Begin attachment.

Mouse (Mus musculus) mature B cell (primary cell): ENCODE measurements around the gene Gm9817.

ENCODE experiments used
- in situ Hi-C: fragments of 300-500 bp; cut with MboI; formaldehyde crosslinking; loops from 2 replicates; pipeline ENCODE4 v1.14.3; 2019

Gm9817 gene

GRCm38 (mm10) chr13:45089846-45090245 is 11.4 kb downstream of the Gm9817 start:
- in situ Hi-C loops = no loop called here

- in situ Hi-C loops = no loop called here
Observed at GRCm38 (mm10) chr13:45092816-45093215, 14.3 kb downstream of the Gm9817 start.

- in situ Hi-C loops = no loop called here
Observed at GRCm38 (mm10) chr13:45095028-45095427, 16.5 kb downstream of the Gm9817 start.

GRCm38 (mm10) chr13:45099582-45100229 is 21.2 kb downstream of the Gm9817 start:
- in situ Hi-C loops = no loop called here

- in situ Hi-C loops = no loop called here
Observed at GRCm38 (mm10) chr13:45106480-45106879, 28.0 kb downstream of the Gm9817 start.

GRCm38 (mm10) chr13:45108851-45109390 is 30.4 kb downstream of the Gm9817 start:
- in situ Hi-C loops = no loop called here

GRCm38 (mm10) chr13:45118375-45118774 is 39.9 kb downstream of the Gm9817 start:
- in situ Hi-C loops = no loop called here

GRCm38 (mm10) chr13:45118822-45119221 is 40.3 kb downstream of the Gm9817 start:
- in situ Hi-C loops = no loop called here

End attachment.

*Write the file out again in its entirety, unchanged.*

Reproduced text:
Mouse (Mus musculus) mature B cell (primary cell): ENCODE measurements around the gene Gm9817.

ENCODE experiments used
- in situ Hi-C: fragments of 300-500 bp; cut with MboI; formaldehyde crosslinking; loops from 2 replicates; pipeline ENCODE4 v1.14.3; 2019

Gm9817 gene

GRCm38 (mm10) chr13:45089846-45090245 is 11.4 kb downstream of the Gm9817 start:
- in situ Hi-C loops = no loop called here

- in situ Hi-C loops = no loop called here
Observed at GRCm38 (mm10) chr13:45092816-45093215, 14.3 kb downstream of the Gm9817 start.

- in situ Hi-C loops = no loop called here
Observed at GRCm38 (mm10) chr13:45095028-45095427, 16.5 kb downstream of the Gm9817 start.

GRCm38 (mm10) chr13:45099582-45100229 is 21.2 kb downstream of the Gm9817 start:
- in situ Hi-C loops = no loop called here

- in situ Hi-C loops = no loop called here
Observed at GRCm38 (mm10) chr13:45106480-45106879, 28.0 kb downstream of the Gm9817 start.

GRCm38 (mm10) chr13:45108851-45109390 is 30.4 kb downstream of the Gm9817 start:
- in situ Hi-C loops = no loop called here

GRCm38 (mm10) chr13:45118375-45118774 is 39.9 kb downstream of the Gm9817 start:
- in situ Hi-C loops = no loop called here

GRCm38 (mm10) chr13:45118822-45119221 is 40.3 kb downstream of the Gm9817 start:
- in situ Hi-C loops = no loop called here